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Greed isn’t sustainable.

I came across this insight over on the Sojourners Blog the other day:

“Major institutions have crumbled, markets have failed, and trade has ground to a halt. And many would argue that the crisis highlights something bigger: the failure of an ideology.”

– Andy Clasper

Could this economic crisis really signify the failure an entire ideology? If Andy is talking about our cut-throat, every-man-for-himself brand of capitalism, I think he may be right. In fact, I hope he is.

Right now, our economic ideology is to look out for yourself. Give yourself the biggest advantage you can. Do whatever it takes to get promoted, stay ahead of the curve, get paid more. Money is the lifeblood of our culture. It not only keeps our economy fluid, but serves as the primary gauge by which we judge the success of a person, and the overall happiness of ourselves.

I think this ideology has been the Achilles’ heel of our economy. If you think about it, almost every reason why our economy collapsed – lending crisis, foreclosure crisis, excessive risk on Wall Street – can be traced back to human greed.

Maybe it’s the recession, and maybe it’s just because Drea and I are generally strapped for cash, but I’m beginning more and more to see the value in the way my grandparents’ generation lived. I still don’t quite buy the “I had to walk to school uphill both ways in the snow” bit, but maybe our grandparents were on to something. I get the impression that they lived in a healthier society than ours. People cared about each other’s well-being, about the common good of their communities. They also lived within their means. No credit cards, no instant gratification. If you wanted something, you had to wait until you’d saved enough money to buy it. (What a concept!)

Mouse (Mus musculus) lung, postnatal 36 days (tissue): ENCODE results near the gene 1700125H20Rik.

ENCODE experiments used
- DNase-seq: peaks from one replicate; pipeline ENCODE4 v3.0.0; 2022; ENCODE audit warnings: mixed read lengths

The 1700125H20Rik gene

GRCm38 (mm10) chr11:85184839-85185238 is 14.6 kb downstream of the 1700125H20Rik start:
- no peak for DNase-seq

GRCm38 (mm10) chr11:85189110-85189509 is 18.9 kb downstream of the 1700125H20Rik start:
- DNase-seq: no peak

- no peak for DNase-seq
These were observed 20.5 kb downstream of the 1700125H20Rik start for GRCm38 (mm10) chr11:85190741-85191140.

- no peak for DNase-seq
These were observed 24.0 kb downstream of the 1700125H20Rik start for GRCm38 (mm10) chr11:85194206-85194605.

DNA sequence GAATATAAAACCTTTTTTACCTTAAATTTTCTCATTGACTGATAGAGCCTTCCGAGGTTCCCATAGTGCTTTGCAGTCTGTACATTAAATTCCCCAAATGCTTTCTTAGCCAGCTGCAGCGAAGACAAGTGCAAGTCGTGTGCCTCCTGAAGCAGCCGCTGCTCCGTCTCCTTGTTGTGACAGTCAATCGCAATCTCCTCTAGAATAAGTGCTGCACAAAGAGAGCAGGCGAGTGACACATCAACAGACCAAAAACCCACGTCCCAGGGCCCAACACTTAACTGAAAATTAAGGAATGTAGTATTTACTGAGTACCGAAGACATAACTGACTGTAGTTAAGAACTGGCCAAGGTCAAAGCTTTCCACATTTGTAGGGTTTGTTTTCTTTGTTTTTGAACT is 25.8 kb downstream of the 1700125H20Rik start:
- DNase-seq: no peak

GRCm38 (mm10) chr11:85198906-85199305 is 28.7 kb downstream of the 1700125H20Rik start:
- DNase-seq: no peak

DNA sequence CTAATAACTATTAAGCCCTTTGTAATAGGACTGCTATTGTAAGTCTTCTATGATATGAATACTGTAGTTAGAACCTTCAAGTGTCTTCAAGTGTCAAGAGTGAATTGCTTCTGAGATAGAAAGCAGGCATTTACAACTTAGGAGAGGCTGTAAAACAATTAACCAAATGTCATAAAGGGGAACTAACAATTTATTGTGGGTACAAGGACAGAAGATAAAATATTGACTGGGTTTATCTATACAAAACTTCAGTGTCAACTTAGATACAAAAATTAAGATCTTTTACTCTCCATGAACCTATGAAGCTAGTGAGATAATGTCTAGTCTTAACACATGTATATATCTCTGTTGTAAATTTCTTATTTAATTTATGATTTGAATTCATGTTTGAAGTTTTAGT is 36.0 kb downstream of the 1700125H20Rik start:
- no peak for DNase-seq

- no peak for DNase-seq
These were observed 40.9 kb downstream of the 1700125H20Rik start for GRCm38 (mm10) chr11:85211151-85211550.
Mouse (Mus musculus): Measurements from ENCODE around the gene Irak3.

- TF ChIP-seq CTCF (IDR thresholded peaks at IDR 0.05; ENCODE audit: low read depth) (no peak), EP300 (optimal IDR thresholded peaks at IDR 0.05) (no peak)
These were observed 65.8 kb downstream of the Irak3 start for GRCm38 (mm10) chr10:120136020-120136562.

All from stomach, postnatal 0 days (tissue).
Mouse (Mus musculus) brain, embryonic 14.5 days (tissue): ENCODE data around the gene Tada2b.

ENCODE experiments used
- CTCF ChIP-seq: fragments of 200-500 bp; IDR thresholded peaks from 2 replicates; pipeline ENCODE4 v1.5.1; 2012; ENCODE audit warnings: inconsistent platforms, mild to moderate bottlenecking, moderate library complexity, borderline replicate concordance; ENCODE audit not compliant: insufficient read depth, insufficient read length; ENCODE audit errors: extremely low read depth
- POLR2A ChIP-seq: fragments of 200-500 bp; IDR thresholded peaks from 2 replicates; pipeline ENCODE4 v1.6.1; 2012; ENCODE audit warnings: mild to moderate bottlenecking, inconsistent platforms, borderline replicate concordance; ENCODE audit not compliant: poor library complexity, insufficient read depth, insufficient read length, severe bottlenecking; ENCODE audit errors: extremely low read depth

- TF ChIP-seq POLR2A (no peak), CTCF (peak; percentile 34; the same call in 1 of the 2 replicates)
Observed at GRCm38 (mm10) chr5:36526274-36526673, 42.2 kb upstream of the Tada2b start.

Hopefully something as large-scale as this recession will make us realize that a greed-driven ideology isn’t just ungenerous, it’s also unsustainable. President Obama wrote the following in an op-ed released yesterday in anticipation of next week’s G-20 meeting in London:

“We cannot settle for a return to the status quo. We must put an end to the reckless speculation and spending beyond our means; to the bad credit, over-leveraged banks and absence of oversight that condemns us to bubbles that inevitably bust.”

There’s obviously a lot of work and backpedaling to be done, but it’s good to hear that the President doesn’t view this recession as a glitch in an otherwise good system, that he recognizes the need for a fundamental rethinking.